To the Map

To the Map

Now that you've gathered some information, you can start to try to use that information to locate yourself on the map

To the Map 

To The Map

Extent of Travel
Having gathered some information you now need to start looking at the map to try to identify some of the features. But before you do that, you should know approximately where to start looking on the map if you’ve noted (or remembered) times of key locations along the route.

From your last known position, how far have you travelled, or at what time were you there? Say you’d walked for 15 minutes since your last noted position; that could equate to 1km (depending on terrain and walking speed).

Finding Features on the Map

It’s easy to dive into the map straight away and scour it for answers, but it’s only with your collected information that your map can assist.

You should by now have gathered some (or a lot of) information from the surrounding landscape that could help you to identify your location on the map.

If visibility is good and there are some distinctive features (stream bends and wall junctions are good ones), you may be able to locate yourself quite quickly. Be careful not to convince yourself of your location when some of the observed features are not represented on the map as you'd expect. Maybe reconfirm those features and re-check your findings.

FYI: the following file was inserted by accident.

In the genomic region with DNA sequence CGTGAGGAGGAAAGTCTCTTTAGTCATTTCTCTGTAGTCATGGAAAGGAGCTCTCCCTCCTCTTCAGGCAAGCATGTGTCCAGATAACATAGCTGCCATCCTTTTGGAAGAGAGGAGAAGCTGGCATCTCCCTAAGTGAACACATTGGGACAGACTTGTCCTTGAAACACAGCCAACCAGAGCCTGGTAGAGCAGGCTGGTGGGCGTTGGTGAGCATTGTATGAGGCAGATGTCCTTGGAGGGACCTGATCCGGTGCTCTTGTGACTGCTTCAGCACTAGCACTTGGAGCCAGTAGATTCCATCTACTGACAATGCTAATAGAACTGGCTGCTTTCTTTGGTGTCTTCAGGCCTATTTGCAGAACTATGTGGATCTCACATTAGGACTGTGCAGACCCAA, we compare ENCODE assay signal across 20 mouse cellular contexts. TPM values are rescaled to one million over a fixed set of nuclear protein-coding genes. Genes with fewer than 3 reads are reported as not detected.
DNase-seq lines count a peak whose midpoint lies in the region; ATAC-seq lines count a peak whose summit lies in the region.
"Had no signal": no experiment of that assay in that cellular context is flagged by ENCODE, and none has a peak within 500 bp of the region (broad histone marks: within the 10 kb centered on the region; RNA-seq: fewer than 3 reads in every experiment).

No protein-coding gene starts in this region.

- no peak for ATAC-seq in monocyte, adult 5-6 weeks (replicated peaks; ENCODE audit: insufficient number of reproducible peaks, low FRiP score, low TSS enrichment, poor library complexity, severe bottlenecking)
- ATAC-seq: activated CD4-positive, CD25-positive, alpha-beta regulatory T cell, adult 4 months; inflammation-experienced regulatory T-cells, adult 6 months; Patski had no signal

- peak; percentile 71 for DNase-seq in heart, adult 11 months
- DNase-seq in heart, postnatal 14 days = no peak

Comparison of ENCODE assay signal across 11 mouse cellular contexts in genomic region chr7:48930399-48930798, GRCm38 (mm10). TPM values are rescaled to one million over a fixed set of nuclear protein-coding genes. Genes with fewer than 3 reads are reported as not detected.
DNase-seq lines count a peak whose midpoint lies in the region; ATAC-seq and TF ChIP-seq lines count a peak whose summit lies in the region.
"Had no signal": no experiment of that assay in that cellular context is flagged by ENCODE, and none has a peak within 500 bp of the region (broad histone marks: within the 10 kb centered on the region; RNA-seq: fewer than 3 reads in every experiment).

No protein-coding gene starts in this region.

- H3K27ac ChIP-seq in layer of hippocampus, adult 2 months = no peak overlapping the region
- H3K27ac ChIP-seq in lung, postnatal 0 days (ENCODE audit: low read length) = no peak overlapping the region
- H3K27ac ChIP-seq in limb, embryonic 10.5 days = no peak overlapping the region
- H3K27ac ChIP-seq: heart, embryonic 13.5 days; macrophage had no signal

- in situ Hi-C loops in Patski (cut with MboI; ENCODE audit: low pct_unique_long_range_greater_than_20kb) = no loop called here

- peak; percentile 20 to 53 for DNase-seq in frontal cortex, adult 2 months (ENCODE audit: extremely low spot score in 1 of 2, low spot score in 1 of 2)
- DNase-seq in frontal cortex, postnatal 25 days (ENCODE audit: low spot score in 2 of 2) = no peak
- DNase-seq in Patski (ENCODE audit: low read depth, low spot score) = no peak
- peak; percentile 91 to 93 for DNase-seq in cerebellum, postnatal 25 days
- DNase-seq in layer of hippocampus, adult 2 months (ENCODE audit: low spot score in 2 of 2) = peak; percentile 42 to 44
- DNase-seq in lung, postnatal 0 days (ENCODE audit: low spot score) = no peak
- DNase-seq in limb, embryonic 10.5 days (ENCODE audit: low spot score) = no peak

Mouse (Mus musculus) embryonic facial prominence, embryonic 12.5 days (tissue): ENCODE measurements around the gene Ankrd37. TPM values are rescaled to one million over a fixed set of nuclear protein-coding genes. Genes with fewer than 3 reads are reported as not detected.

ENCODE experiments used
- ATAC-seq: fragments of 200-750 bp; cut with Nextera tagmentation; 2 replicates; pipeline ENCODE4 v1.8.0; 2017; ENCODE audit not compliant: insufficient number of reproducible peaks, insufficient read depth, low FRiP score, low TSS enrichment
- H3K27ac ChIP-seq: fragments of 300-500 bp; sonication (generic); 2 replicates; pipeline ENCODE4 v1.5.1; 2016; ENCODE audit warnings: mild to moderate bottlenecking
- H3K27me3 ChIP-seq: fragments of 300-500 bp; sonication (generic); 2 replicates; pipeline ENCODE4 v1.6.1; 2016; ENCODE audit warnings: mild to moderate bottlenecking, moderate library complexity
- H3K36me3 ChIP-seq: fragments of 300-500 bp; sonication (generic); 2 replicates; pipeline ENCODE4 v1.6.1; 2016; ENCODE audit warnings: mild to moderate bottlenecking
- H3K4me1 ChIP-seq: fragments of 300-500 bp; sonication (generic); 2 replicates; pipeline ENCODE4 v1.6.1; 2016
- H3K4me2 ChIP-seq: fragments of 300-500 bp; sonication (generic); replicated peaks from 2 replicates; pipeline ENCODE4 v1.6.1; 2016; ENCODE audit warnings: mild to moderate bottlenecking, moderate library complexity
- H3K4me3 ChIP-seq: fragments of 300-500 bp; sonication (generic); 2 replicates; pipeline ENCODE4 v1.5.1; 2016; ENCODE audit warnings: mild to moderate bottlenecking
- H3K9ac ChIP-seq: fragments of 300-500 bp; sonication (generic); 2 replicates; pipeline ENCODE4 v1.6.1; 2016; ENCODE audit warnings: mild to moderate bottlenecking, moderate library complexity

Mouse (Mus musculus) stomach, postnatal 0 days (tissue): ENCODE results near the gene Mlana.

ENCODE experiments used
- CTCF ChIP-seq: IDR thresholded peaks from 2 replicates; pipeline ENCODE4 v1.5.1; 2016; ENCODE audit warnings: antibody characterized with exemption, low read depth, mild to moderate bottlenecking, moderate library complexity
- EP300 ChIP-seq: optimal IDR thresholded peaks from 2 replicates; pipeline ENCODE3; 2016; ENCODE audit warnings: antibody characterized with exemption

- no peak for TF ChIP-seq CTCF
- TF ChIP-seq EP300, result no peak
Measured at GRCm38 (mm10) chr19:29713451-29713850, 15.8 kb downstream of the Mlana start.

In practice it’s unlikely that you’ll resort to resection as it takes time and can be difficult unless practiced. It is a skill worth knowing though, just in case.

Plan of Action

Given all of the information gathered, can you now locate yourself on the map? If you think you have done so, identify the direction in which you should be walking - using a compass to confirm.  Before setting off again, identify from the map a Features Tick List so that you can compare what you're expecting to see with what presents itself to you on the landscape.  

Walk a short distance along the route and tick off the land features that you are expecting to see. If all goes to plan, you're back on track, but if the facts of the landscape disagree with what you should be seeing, as identified on the map, you need to stop and take another look at the map, possibly need to start a more structured system of searching for features.


Picture thanks to Peak Rambler